Nearly every time I see Swype CEO Mike McSherry, I ask him a simple question: When will the popular mobile text-input system arrive on the iPhone? He shrugs it off, noting that they’ve actually built a fully-functional version of the Swype keypad for Apple iOS devices. But it won’t work until Apple opens up its keypad APIs.
“As it stands now, it’s only a self-contained app that works well for demos but not much more,” McSherry tells GeekWire.
However, it is lacking several key features, including the blue tracer line which Android phone users have grown accustomed to. Kumparak also notes that the release is rather buggy (I guess that’s what you get on a version not released by the actual company).
McSherry said that he saw Liu’s unofficial release of Swype, and he’s still trying to make sense of it.
“I don’t know but it appears he wrote some of his own code to emulate a Swype-like experience and is using our brand,” he said. “I don’t know if this is a ‘hacked’ version of Swype or not….I’m thinking not.”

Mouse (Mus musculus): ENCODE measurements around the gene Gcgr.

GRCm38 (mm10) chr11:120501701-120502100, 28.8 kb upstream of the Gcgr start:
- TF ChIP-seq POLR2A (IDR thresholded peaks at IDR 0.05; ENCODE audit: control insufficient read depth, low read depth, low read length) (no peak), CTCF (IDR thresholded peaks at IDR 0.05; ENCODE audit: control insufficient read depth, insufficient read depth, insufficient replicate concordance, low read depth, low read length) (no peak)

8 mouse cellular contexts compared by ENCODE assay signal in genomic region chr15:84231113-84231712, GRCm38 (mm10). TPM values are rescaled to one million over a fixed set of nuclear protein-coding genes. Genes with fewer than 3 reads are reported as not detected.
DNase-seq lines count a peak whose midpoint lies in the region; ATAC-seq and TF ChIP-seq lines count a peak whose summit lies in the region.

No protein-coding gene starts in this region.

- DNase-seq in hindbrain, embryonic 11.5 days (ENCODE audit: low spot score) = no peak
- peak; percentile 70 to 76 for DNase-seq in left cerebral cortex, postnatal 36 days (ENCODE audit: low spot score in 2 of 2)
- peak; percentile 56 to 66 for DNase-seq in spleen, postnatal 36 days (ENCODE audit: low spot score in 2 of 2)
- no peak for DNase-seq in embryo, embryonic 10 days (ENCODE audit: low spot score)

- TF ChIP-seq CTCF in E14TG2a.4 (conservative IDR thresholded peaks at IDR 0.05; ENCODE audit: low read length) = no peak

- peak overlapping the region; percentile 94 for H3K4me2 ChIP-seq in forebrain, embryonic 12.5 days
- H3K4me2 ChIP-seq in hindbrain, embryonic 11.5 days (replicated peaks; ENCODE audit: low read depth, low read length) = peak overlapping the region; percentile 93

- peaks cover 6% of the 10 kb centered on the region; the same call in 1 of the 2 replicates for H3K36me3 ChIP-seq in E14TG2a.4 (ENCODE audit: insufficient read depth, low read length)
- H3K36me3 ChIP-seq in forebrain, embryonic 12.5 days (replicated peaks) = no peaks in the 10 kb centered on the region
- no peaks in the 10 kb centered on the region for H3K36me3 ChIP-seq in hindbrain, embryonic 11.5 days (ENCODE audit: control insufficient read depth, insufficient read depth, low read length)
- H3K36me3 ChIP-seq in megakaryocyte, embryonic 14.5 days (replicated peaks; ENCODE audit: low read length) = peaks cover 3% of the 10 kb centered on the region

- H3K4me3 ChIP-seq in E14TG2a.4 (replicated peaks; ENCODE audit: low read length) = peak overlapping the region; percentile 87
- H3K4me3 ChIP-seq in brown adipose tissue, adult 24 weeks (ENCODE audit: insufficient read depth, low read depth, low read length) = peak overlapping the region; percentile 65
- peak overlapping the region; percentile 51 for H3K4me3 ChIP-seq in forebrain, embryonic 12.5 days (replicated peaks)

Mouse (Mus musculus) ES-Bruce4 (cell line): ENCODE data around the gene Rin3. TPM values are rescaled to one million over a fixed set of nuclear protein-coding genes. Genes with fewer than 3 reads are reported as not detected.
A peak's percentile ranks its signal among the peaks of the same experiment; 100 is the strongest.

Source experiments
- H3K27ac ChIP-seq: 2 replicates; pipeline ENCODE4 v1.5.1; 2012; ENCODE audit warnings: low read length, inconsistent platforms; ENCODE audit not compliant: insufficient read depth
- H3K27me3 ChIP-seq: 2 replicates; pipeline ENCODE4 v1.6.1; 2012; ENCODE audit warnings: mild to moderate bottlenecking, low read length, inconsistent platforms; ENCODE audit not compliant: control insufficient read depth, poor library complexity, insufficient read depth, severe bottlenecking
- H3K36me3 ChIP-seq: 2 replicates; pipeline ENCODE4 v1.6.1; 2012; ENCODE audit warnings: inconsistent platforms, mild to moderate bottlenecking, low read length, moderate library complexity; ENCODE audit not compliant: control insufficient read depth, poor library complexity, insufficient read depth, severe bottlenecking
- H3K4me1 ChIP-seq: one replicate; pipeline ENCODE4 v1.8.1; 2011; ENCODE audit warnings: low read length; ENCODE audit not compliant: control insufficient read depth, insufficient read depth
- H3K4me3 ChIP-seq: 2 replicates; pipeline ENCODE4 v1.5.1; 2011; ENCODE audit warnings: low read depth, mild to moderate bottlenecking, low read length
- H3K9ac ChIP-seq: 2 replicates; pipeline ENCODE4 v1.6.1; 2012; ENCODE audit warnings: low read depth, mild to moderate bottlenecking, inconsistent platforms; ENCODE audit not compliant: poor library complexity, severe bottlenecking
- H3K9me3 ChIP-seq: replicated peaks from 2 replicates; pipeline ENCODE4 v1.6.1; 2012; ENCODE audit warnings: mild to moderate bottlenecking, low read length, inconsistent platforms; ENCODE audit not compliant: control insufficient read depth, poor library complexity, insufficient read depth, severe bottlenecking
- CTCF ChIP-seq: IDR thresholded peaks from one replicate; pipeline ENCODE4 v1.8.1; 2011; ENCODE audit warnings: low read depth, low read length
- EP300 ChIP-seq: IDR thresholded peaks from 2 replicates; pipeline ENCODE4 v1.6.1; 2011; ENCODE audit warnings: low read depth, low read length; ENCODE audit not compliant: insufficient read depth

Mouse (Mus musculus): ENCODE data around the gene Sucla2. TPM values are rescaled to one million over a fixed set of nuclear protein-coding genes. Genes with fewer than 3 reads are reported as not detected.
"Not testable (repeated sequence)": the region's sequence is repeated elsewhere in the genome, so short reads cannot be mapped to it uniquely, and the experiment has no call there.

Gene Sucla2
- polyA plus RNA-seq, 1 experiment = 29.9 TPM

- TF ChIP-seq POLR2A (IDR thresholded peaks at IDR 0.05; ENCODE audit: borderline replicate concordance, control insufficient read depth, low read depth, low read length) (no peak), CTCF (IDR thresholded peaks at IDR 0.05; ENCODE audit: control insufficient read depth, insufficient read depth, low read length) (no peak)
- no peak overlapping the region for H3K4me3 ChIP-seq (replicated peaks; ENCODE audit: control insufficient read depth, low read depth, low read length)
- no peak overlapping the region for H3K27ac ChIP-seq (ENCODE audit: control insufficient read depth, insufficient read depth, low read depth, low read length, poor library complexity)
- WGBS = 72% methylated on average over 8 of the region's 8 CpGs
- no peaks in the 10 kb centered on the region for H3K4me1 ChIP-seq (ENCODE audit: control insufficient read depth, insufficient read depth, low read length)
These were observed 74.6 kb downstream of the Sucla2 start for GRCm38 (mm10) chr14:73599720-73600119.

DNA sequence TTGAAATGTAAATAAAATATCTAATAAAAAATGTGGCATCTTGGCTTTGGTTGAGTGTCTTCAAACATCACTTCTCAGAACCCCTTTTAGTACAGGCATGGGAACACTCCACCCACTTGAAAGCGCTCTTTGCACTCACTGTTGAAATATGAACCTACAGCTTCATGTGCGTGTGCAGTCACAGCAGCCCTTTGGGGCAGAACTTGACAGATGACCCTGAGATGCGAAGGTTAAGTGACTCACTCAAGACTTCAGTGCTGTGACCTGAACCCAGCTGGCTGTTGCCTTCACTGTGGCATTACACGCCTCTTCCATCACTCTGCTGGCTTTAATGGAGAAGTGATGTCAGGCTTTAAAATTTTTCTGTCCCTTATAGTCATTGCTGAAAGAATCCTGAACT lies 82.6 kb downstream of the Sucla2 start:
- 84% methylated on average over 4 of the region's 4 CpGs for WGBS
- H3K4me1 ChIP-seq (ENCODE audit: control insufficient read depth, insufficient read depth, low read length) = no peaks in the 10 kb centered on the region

Nonetheless, McSherry notes that I am not the only one interested in learning about Swype for the iPhone. And perhaps Liu’s unofficial release simply indicates the desire to bring it to the iPhone and iPad.
“The interest shown in Swype for iOS is great to see,” said McSherry. “We’ve been preloaded on over 50 million Android devices in last 18 months. We believe it will continue to grow in relevance for all platforms.”
Swype, which allows mobile device users to input text with a Swype of a finger, scored $3.5 million from Ignition Partners and others in March. It has raised about $11.5 million to date.
Previously on GeekWire: “Swype 3.0 adds predictive tap to mobile input technology”